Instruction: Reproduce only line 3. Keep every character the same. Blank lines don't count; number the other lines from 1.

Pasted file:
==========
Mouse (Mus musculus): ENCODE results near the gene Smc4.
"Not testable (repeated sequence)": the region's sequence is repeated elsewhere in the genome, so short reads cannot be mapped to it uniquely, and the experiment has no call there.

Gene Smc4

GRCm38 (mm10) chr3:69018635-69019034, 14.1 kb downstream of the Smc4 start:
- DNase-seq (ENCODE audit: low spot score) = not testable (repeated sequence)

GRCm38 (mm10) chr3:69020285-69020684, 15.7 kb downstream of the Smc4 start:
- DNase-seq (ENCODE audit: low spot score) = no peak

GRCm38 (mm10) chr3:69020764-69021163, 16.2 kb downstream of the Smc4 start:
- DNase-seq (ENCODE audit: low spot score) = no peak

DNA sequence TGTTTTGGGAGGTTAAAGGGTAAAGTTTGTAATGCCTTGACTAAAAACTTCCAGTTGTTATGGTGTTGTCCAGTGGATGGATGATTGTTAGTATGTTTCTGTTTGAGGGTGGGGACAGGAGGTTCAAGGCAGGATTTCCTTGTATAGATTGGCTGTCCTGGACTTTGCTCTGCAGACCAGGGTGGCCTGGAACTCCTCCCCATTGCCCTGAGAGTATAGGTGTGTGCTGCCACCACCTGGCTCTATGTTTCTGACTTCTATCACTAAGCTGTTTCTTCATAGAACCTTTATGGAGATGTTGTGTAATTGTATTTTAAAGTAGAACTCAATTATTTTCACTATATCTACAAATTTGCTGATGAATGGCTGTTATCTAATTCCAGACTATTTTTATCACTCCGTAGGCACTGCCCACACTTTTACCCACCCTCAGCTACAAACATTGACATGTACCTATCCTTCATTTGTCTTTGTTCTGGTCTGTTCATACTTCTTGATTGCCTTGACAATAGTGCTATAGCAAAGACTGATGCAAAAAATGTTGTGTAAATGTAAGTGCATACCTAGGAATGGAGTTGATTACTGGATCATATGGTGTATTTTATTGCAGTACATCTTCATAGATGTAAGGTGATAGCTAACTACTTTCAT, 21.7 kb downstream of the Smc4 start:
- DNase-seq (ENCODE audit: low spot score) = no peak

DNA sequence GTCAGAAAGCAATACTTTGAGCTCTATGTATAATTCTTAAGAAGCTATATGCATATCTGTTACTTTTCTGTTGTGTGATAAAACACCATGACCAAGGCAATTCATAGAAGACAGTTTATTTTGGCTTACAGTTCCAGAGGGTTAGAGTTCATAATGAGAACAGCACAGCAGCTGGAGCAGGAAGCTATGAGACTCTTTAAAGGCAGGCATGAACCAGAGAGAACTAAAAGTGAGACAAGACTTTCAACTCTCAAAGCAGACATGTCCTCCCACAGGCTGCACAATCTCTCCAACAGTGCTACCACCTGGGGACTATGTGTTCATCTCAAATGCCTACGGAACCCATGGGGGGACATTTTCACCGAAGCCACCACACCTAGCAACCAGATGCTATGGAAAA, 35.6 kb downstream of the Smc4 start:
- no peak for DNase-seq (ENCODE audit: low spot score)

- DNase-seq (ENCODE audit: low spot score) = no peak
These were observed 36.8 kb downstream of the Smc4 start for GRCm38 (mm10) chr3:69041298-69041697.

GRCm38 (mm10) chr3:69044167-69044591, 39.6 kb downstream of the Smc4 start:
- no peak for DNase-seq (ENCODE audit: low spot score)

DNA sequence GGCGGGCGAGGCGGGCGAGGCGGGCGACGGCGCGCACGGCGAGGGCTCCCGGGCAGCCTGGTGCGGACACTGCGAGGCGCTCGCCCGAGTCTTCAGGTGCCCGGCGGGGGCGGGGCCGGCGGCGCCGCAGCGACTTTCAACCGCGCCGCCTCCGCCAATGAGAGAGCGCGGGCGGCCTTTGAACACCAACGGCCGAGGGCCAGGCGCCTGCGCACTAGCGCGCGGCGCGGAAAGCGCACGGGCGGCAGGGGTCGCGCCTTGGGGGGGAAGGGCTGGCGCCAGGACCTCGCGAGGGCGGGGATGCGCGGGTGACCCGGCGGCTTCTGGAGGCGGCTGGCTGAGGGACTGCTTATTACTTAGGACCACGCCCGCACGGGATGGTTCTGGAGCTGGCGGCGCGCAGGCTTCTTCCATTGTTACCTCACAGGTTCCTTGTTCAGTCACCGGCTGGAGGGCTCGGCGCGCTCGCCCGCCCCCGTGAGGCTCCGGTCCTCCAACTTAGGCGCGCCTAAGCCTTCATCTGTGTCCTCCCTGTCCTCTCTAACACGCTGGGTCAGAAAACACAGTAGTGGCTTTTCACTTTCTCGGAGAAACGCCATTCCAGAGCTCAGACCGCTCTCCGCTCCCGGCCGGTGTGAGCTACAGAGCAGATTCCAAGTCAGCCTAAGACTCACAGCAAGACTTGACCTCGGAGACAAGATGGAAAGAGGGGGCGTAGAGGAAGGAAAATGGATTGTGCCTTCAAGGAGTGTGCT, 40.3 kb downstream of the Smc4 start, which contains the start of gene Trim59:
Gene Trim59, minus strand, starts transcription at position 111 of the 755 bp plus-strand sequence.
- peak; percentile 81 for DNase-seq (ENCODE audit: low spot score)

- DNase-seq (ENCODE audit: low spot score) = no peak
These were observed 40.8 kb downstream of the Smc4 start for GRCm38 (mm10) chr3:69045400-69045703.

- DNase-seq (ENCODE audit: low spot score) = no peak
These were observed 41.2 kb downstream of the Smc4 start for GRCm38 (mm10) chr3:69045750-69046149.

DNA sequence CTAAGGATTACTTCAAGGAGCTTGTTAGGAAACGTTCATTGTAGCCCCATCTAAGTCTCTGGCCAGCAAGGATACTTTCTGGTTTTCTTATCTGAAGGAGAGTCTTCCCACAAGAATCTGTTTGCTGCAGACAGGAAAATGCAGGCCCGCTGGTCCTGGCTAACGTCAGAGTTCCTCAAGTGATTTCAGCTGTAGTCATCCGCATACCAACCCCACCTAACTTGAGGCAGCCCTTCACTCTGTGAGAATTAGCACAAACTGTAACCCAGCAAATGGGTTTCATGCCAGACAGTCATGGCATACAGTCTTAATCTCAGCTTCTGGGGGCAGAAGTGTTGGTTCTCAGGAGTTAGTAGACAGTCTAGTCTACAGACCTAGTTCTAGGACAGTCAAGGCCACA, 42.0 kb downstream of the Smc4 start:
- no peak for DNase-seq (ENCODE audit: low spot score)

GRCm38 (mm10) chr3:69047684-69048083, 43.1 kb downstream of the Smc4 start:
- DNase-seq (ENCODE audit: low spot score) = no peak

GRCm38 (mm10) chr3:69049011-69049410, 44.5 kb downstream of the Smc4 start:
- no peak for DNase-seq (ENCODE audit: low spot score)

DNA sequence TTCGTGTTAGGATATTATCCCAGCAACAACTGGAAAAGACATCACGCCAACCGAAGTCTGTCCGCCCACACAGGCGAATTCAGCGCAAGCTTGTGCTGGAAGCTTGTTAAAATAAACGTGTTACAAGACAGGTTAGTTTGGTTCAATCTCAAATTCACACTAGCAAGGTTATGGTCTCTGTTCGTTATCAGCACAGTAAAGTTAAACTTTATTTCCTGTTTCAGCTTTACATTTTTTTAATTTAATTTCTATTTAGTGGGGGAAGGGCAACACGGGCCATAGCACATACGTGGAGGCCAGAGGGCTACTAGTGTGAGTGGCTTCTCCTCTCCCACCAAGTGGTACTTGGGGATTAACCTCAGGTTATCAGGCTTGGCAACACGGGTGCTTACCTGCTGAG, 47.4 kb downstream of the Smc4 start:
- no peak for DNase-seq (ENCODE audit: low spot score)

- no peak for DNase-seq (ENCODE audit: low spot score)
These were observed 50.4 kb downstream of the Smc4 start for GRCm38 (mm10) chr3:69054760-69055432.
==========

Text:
Gene Smc4